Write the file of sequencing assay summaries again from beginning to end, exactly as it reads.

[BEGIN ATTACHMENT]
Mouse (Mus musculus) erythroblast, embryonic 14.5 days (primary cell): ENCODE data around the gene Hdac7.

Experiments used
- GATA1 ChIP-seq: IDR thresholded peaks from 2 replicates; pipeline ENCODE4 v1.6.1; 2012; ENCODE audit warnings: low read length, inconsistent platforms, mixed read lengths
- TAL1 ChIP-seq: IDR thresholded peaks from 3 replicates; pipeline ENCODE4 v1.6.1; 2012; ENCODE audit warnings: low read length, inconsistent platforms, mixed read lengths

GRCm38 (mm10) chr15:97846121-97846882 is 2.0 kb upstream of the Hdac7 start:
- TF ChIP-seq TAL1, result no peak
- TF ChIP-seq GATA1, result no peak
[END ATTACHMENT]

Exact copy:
Mouse (Mus musculus) erythroblast, embryonic 14.5 days (primary cell): ENCODE data around the gene Hdac7.

Experiments used
- GATA1 ChIP-seq: IDR thresholded peaks from 2 replicates; pipeline ENCODE4 v1.6.1; 2012; ENCODE audit warnings: low read length, inconsistent platforms, mixed read lengths
- TAL1 ChIP-seq: IDR thresholded peaks from 3 replicates; pipeline ENCODE4 v1.6.1; 2012; ENCODE audit warnings: low read length, inconsistent platforms, mixed read lengths

GRCm38 (mm10) chr15:97846121-97846882 is 2.0 kb upstream of the Hdac7 start:
- TF ChIP-seq TAL1, result no peak
- TF ChIP-seq GATA1, result no peak